“Born a Crime” by Trevor Noah

Born A CrimeI think Trevor Noah is doing a great job as host of “The Daily Show.” He’s funny, charismatic and attractive, and his accent work is killer. However, I spent eight long years slogging through the George W. Bush administration with Jon Stewart, and when Trump got elected, I just couldn’t bring myself to tune into the madness on a daily basis. So I’m now an occasional “TDS” viewer.

Noah’s autobiography, however, is one I’d recommend to anyone, be they fans of his comedy or folks who have only the vaguest idea of who he is. There are a couple chapters that allude to his success (he was a huge star in his native South Africa before he made a splash in the U.S.), but 95% of the book deals with his childhood. It’s a remarkable tale, and Noah tells it very well.

Born a Crime is truly a singular story. Trevor Noah was in no way a typical South African child, thanks largely to his mother, Patricia Nombuyiselo Noah. She decided to get pregnant by a Swiss-German neighbor, despite the fact that interracial relationships were illegal. Since the son’s skin was conspicuously lighter than his mother’s, Patricia frequently had to find a colored woman willing to walk young Trevor to school (his mother would follow behind, “like she was the maid working for the colored woman”).

Patricia was devoutly religious, insisting that her son accompany her to three separate church services on Sundays, as well as various Bible studies during the week. Despite all of that time spent in houses of worship, Trevor was quite the handful as a child. At age seven, he accidentally burned down a white family’s house (he was playing with their maid’s son). Decades later, Noah is unapologetic: “Things catch fire sometimes. That’s why there’s a fire brigade. But everyone in my family will tell you, ‘Trevor burned down a house.’ If people thought I was naughty before, after the fire I was notorious. One of my uncles stopped calling me Trevor. He called me ‘Terror’ instead. ‘Don’t leave that kid alone in your home,’ he’d say. ‘He’ll burn it to the ground.'”

There are plenty more crazy anecdotes in the book, which is just a delight from start to finish. By the end, even nonbelievers may find themselves convinced that somebody up there is looking out for Patricia, whose terrifying brush with death is detailed in the final chapter.

Noah vividly captures the grit and determination it took to escape poverty and abuse (at one point, Trevor, his mom and stepfather were so broke they had to eat caterpillars, a.k.a. “Mopane worms,” in order to survive: “there’s poor and then there’s ‘Wait, I’m eating worms,'” writes Noah). Born a Crime is a compelling memoir, as well as a loving tribute to the powerful woman who raised her son “as if there were no limitations on where I could go or what I could do”—a fine rebuke to the dehumanizing system of apartheid.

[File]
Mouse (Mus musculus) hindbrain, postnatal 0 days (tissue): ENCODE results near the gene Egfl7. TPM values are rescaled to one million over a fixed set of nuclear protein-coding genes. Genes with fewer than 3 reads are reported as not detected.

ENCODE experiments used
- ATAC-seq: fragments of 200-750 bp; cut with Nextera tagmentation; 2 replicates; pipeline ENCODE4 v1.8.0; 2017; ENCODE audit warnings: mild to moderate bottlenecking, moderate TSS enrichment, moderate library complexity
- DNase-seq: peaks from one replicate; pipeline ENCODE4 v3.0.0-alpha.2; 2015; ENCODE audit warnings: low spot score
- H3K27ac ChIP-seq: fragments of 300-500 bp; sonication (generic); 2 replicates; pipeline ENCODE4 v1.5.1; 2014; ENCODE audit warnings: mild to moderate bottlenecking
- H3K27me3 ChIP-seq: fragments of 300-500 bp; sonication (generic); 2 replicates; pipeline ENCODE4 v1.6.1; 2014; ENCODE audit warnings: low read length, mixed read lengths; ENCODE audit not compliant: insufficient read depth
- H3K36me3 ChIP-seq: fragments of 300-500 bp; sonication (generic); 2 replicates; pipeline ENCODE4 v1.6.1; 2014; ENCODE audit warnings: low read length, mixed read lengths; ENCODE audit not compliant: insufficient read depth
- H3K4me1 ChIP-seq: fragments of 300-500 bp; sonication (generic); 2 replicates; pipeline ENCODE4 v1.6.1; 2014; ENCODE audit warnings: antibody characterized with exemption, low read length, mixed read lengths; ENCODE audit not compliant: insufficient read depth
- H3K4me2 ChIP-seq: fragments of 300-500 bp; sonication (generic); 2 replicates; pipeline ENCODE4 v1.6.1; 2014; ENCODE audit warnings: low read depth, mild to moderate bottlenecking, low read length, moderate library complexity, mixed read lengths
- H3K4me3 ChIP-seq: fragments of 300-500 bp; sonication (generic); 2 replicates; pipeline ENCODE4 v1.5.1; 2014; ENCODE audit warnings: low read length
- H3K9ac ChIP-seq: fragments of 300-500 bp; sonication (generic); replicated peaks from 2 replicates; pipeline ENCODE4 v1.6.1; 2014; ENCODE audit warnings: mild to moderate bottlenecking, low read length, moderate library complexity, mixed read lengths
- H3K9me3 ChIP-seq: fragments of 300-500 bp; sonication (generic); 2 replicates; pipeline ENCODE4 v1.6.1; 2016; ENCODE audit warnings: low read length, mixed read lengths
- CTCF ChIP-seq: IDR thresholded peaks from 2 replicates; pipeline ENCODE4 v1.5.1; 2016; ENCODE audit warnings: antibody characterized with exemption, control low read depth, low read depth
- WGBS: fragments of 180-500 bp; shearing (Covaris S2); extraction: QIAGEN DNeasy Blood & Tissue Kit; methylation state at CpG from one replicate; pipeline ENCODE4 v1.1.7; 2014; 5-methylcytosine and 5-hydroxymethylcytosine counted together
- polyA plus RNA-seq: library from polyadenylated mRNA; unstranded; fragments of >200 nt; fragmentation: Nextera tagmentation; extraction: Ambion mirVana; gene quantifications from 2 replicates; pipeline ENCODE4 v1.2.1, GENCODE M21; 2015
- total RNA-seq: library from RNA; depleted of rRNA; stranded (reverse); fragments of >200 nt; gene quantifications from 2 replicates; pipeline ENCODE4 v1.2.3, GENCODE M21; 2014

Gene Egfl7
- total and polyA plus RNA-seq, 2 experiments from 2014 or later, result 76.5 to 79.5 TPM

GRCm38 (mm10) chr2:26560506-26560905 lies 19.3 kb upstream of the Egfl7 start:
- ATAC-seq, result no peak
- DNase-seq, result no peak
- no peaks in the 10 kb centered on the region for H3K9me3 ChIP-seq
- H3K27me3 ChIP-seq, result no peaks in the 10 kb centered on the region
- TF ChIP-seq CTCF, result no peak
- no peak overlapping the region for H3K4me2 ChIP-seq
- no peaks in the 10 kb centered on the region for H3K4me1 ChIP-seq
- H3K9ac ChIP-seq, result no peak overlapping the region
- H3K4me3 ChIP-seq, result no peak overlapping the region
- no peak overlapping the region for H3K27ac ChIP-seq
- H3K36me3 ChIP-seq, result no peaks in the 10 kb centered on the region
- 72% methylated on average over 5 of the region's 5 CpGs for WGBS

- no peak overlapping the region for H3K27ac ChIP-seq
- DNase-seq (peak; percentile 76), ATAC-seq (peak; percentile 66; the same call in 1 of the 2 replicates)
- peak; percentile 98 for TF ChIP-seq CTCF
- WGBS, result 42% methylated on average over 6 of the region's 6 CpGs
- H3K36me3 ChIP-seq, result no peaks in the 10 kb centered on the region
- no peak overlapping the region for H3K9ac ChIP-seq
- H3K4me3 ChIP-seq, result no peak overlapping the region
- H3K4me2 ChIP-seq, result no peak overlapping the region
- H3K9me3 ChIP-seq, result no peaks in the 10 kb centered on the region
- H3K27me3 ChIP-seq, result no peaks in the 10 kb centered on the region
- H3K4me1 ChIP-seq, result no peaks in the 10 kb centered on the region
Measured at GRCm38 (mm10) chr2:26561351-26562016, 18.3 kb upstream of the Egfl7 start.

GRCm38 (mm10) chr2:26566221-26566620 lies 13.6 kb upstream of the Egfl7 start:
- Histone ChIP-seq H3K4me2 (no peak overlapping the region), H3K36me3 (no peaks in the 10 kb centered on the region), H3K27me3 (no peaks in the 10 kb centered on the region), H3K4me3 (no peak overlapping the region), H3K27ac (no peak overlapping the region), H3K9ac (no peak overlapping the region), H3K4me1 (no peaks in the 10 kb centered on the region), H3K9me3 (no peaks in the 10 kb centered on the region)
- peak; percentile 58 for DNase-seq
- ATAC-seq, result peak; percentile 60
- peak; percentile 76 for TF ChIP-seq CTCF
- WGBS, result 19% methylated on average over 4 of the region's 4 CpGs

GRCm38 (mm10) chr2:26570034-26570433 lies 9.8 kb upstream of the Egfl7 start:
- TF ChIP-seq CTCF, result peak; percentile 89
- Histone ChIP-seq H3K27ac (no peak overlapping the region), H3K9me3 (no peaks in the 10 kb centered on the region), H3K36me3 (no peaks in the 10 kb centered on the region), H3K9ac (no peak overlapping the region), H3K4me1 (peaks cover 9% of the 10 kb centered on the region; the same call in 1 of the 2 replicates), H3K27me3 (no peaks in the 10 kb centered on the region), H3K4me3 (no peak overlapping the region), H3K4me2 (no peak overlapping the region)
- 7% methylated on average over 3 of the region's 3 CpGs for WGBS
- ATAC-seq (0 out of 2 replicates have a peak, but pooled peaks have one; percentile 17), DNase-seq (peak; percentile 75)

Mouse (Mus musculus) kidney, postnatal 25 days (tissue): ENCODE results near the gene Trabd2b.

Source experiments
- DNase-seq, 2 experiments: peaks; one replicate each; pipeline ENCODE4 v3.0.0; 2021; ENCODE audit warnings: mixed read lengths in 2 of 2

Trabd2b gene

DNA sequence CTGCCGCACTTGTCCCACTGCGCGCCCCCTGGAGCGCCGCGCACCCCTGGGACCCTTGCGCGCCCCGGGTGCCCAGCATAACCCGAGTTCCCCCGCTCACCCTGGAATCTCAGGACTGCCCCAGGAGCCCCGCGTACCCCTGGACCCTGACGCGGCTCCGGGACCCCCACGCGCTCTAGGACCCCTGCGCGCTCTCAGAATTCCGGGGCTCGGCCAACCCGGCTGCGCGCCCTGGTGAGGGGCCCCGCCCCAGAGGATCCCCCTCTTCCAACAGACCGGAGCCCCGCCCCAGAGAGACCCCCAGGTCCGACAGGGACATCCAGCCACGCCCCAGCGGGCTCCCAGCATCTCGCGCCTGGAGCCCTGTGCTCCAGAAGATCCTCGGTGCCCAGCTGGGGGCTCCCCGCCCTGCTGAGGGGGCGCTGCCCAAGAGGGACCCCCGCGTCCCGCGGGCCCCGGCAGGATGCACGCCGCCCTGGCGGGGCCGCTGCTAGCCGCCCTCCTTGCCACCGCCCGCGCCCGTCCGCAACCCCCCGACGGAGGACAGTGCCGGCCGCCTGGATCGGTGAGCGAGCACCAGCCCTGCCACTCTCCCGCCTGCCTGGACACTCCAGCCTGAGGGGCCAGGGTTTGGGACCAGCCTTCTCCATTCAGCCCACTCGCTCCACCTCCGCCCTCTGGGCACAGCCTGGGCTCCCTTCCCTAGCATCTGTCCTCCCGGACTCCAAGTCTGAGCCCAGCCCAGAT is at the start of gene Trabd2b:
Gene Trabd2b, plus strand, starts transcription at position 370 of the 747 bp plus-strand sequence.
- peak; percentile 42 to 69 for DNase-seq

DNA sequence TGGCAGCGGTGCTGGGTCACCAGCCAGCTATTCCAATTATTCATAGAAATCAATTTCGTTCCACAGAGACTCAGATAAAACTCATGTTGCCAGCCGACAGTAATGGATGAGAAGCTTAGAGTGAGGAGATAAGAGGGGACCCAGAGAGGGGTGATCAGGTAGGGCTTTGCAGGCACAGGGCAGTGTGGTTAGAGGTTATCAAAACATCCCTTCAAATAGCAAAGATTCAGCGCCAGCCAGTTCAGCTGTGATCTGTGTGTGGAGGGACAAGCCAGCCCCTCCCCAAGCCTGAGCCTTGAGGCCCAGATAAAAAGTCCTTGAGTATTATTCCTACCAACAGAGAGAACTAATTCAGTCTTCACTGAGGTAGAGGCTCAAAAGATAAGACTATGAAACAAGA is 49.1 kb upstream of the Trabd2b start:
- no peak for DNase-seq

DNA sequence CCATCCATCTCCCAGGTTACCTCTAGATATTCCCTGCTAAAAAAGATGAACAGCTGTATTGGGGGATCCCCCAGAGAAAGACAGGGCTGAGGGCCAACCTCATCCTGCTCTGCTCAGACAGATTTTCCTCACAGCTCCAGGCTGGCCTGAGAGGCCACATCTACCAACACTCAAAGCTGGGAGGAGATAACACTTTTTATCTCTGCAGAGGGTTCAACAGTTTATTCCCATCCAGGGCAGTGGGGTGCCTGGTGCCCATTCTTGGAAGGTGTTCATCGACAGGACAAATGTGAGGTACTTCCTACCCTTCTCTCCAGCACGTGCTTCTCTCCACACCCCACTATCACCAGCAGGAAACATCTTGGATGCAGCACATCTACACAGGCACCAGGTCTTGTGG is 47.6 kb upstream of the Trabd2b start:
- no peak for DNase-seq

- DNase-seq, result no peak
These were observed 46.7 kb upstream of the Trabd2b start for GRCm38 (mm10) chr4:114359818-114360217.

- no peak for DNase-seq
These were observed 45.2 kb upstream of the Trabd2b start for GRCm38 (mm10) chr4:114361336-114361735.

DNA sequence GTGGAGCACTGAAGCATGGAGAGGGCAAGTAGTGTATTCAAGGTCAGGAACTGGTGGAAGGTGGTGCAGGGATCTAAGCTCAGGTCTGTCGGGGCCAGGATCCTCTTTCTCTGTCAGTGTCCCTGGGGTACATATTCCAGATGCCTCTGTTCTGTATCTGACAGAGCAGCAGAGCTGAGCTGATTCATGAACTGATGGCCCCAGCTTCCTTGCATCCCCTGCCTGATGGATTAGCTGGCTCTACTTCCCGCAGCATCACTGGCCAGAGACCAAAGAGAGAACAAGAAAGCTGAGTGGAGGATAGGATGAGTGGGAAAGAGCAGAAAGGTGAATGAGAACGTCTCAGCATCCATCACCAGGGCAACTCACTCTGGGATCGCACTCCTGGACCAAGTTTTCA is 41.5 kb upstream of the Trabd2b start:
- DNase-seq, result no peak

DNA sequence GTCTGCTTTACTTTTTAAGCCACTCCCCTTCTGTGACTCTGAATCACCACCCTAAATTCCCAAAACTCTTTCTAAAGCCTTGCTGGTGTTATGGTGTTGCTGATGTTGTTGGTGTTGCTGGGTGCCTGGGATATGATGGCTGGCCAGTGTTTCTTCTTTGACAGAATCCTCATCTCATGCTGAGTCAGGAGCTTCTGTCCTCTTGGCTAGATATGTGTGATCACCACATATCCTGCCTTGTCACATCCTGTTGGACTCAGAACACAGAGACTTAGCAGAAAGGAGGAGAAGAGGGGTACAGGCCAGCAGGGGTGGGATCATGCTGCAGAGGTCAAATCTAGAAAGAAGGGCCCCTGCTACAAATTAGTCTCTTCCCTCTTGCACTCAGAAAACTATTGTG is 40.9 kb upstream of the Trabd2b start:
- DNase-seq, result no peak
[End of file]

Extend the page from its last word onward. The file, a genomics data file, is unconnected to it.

“Precious and Grace” by Alexander McCall Smith

Precious and GraceNote: This review contains a mild spoiler.

A couple days after Sept. 11, 2001, having immersed myself in the tragic news, I reached the point where I needed a little bit of an escape. This was in the days before Netflix and Amazon Prime, but I had recorded some movies and shows on my trusty old VCR, and for some reason decided to watch a TV movie called “Mazes and Monsters.” It was based on a Rona Jaffe novel that came out during the height of the satanic panic over Dungeons & Dragons, and starred a young Tom Hanks in his first major role. I assumed it would be campy fun.

Hanks’ character Robbie begins suffering from psychotic delusions that he truly is the cleric he portrays in his fantasy role-playing game. All these years later, I have forgotten the plot details, but here’s Wikipedia: Robbie “start[s] drawing maps that will lead him to a sacred person he has seen in his dreams called the Great Hall. In his dream, the Great Hall tells him to go to the Two Towers, which is in fact the World Trade Center, and he believes that by jumping off one of them and casting a spell, he will finally join the Great Hall.” I remember sitting in front of the TV with my jaw dropped, feeling shocked that the silly film I had planned to watch in order to get a break from the news actually featured a big climax starring the Twin Towers. I mean, what are the odds?

I found myself thinking about that situation a few days ago after finishing Precious and Grace, the newest novel in one of my favorite series: Alexander McCall Smith’s gentle, lyrical non-murder mysteries about Botswana’s number-one lady detective, Mma Ramotswe, and her secretary-turned-co-detective Mma Makutsi. I had turned to Precious and Grace hoping for a respite from the election madness. In most respects the book did not disappoint, but one of the subplots… well, let’s just say that it also involved an election. There were two candidates, one of them so narcissistic and irresponsible that there’s simply no way the person could ever emerge victorious. Of course, that is exactly what happens.

“I have no appetite,” said Mma Makutsi upon hearing the news. “I could not touch food. Not tonight. Not for some days, I fear… My heart is broken, broken, broken.”

“Mma Makutsi shook her head in disbelief… Did people not realize? Were people such poor judges of character as to be unable to see [winning candidate] for what she was?”

Mma Ramotswe responded: “There are many things in the world that are not right. You only have to look about you and you see them.”

All in all, it wasn’t quite as on the nose as the “Mazes and Monsters” coincidence, but it still brought me back to reality. In fiction, just like in real life, the people you root against don’t always get their comeuppance.